4. The perfect golf trip doesn’t require perfect golf. If the success of your trip depends on shooting your career low score under beautiful sunny skies at the top course on your itinerary, you are setting yourself up for disappointment.  Be prepared to enjoy the experience, no matter what.

  • Embrace the weather, don’t try to plan it. Steer towards the warmer and drier months but be prepared for (and expect!) all types of weather. In places like Scotland and Ireland the weather is simply part of the experience so embrace the challenge.
  • Consider renting clubs. Okay, I know this sounds blasphemous and for longer trips you probably want your own sticks. However, it may be that lugging your clubs around is more trouble than it is worth, especially considering that the rental sets at most high-end clubs are top-of-the-line. At a minimum, be adaptable should your clubs get lost in transit.
  • Don’t keep score, play a match. Match play is great to tackle unfamiliar courses and the banter over drinks after each round will be a bit more lively. Just make sure you have a plan to keep the golf exciting even if you lose two balls off of the first tee.

5. Golden Rule: The best golf trips are full of spontaneous experiences. The lasting memories from the best golf trips don’t show up on postcards (do those even exist any more?!) or pre-trip itineraries. Rather, they are unplanned and spontaneous: a night at the pub with some jovial locals, a spur-of-the-moment stop at a local fishing village for lunch, a break in the clouds atop a stunning mountainous pass, or an emergency nine holes at a local par three course. You can’t be certain what or who you will come across on your travels, but you can definitely facilitate spontaneity:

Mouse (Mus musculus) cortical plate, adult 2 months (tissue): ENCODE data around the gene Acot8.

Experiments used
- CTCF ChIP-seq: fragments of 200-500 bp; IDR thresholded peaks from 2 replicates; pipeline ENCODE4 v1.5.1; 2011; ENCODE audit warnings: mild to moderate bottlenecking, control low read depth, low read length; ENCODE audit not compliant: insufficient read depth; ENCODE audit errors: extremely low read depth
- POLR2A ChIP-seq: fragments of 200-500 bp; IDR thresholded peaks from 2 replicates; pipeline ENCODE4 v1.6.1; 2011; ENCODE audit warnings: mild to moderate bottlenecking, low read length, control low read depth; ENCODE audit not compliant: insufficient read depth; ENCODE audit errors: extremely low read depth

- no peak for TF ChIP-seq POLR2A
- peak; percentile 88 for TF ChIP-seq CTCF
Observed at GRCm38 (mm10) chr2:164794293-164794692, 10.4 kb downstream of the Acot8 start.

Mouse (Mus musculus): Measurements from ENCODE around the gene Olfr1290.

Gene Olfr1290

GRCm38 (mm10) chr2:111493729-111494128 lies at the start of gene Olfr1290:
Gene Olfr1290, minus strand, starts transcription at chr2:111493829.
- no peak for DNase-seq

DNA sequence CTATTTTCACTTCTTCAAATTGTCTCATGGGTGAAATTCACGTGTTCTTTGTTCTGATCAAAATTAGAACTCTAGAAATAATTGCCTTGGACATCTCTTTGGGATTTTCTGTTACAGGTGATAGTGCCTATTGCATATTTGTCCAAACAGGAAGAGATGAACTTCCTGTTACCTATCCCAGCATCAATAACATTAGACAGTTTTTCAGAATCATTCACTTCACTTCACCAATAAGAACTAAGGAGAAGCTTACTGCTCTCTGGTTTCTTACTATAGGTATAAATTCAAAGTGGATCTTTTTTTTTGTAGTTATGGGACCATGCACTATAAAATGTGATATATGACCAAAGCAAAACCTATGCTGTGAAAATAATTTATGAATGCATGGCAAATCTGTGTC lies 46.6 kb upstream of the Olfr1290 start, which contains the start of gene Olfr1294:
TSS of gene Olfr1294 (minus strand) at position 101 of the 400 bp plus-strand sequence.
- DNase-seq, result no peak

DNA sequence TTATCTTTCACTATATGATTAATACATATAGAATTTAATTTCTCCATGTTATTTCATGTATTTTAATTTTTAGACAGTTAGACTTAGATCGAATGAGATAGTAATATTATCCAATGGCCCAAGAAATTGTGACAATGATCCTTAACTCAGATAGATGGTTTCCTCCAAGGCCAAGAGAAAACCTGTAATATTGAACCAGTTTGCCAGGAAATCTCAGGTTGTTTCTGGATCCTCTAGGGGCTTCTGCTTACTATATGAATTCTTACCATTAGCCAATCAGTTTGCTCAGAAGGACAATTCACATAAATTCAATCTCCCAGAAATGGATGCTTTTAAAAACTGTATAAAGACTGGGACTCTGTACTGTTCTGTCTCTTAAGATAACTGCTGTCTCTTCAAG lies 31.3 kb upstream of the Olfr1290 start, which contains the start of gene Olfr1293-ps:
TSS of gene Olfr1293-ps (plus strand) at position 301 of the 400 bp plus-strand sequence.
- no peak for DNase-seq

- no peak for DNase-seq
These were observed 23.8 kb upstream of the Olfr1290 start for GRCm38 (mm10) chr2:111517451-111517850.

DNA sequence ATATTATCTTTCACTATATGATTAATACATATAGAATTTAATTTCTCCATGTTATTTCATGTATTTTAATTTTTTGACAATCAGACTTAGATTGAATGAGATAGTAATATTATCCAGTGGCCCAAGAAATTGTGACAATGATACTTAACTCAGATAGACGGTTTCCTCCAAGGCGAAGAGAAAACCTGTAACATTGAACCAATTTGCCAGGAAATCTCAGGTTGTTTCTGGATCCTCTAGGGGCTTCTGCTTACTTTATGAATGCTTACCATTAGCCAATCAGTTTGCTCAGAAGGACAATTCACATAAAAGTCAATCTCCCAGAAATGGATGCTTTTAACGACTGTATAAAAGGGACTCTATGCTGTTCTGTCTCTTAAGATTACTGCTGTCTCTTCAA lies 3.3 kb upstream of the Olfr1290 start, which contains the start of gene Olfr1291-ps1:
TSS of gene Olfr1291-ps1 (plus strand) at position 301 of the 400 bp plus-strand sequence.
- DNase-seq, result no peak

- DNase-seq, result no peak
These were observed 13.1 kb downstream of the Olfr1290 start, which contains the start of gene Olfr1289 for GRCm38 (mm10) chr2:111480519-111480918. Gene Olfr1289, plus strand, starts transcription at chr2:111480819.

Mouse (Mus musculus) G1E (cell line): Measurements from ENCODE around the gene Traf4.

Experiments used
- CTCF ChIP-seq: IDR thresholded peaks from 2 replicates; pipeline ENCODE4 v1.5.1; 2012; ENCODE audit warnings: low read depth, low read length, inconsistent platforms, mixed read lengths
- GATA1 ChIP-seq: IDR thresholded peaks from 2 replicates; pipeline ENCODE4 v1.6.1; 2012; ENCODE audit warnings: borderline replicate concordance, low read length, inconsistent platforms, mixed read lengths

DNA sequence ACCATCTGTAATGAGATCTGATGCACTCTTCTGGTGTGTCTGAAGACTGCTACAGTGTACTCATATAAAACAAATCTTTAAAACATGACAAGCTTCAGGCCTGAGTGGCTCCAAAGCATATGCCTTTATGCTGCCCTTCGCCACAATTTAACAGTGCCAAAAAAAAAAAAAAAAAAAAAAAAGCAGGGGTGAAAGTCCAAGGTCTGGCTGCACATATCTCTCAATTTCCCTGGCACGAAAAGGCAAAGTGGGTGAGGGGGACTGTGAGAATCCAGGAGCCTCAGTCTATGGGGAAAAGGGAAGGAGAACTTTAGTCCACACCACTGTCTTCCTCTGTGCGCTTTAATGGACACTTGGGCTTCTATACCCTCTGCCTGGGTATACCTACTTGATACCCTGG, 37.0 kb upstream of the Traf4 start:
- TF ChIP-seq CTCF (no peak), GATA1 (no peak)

• Choose your travel companions wisely. Experiences are as much about who you are with as what you are doing. I hate to say it, but sometimes less is more when deciding who to travel with.
  • Don’t book more than 18 holes in a day. This is not a steadfast rule but it holds true for most trips. You’ll appreciate the free time to grab a post-round pint or explore the area. If you really feel the need for more golf, there are almost always nearby options to find a tee time on short notice.
  • Build flexibility into your itinerary. Don’t overbook things like dinner reservations or sightseeing tours that require you to be in a certain place at an exact time. It is good to know your options ahead of time to avoid wasting time with uncertainty, but have the freedom to call an audible and adjust your plans.
  • Schedule free time. If you are someone who likes a regimented itinerary, add some free time to your schedule. Exploration leads to discovery.
  • Book a caddie for at least a couple of rounds. Four+ hours of dialogue with a caddie is an experience by itself. A great added benefit, though, is that caddies are usually locals who know the area as well as anyone and can make recommendations on what to do and where to eat after your round.

If you have questions about the trip planning process, or just generally want to talk golf and/or travel, please don’t hesitate to contact Cloud 9 Golf and Travel today.